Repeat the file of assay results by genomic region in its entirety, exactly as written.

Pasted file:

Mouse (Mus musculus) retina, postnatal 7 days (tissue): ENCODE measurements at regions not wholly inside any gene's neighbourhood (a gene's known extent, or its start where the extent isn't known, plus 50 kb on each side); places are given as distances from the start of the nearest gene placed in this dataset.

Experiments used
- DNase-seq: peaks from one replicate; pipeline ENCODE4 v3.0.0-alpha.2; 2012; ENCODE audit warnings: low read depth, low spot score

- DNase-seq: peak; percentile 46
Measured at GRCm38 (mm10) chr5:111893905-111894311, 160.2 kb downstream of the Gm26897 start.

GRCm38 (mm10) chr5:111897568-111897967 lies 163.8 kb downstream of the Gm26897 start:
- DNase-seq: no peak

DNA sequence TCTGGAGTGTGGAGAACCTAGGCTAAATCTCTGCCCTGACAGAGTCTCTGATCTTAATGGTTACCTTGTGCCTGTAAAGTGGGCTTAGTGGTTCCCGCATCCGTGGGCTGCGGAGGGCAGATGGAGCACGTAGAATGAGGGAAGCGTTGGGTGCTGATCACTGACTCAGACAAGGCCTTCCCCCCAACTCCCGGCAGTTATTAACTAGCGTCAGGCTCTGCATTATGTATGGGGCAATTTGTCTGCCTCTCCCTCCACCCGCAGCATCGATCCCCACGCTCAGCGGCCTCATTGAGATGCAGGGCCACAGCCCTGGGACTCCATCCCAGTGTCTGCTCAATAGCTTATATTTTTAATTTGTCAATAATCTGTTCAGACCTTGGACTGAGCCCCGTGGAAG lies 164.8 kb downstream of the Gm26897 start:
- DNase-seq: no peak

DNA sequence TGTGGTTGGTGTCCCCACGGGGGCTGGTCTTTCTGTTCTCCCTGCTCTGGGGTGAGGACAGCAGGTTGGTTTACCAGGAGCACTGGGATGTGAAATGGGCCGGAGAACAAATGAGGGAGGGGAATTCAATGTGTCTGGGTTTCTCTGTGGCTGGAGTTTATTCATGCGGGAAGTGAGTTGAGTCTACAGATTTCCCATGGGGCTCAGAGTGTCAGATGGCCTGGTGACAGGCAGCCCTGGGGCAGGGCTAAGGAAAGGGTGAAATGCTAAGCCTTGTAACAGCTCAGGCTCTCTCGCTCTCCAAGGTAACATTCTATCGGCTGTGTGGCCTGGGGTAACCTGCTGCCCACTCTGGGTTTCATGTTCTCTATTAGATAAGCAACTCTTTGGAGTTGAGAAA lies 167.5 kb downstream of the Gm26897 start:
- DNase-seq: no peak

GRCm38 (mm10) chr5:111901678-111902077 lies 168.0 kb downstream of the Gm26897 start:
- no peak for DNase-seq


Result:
Mouse (Mus musculus) retina, postnatal 7 days (tissue): ENCODE measurements at regions not wholly inside any gene's neighbourhood (a gene's known extent, or its start where the extent isn't known, plus 50 kb on each side); places are given as distances from the start of the nearest gene placed in this dataset.

Experiments used
- DNase-seq: peaks from one replicate; pipeline ENCODE4 v3.0.0-alpha.2; 2012; ENCODE audit warnings: low read depth, low spot score

- DNase-seq: peak; percentile 46
Measured at GRCm38 (mm10) chr5:111893905-111894311, 160.2 kb downstream of the Gm26897 start.

GRCm38 (mm10) chr5:111897568-111897967 lies 163.8 kb downstream of the Gm26897 start:
- DNase-seq: no peak

DNA sequence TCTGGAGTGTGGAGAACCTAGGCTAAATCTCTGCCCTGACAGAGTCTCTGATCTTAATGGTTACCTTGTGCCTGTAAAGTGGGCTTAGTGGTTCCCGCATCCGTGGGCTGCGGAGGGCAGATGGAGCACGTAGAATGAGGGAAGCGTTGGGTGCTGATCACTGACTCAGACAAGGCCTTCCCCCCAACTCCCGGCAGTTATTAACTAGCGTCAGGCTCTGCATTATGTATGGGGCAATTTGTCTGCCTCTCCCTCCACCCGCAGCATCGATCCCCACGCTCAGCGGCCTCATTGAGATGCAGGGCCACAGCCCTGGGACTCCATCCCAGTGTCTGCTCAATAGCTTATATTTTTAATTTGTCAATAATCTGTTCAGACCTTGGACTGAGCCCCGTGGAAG lies 164.8 kb downstream of the Gm26897 start:
- DNase-seq: no peak

DNA sequence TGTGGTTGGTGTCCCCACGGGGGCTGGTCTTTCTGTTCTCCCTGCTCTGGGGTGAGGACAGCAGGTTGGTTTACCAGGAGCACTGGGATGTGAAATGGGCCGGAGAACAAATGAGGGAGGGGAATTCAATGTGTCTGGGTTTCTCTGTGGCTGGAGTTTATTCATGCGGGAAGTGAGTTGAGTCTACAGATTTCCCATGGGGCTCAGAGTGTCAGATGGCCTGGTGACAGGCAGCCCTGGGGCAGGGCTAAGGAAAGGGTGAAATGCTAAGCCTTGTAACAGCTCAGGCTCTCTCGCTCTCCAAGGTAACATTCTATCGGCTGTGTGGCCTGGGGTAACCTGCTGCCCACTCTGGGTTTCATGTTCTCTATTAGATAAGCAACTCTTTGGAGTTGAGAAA lies 167.5 kb downstream of the Gm26897 start:
- DNase-seq: no peak

GRCm38 (mm10) chr5:111901678-111902077 lies 168.0 kb downstream of the Gm26897 start:
- no peak for DNase-seq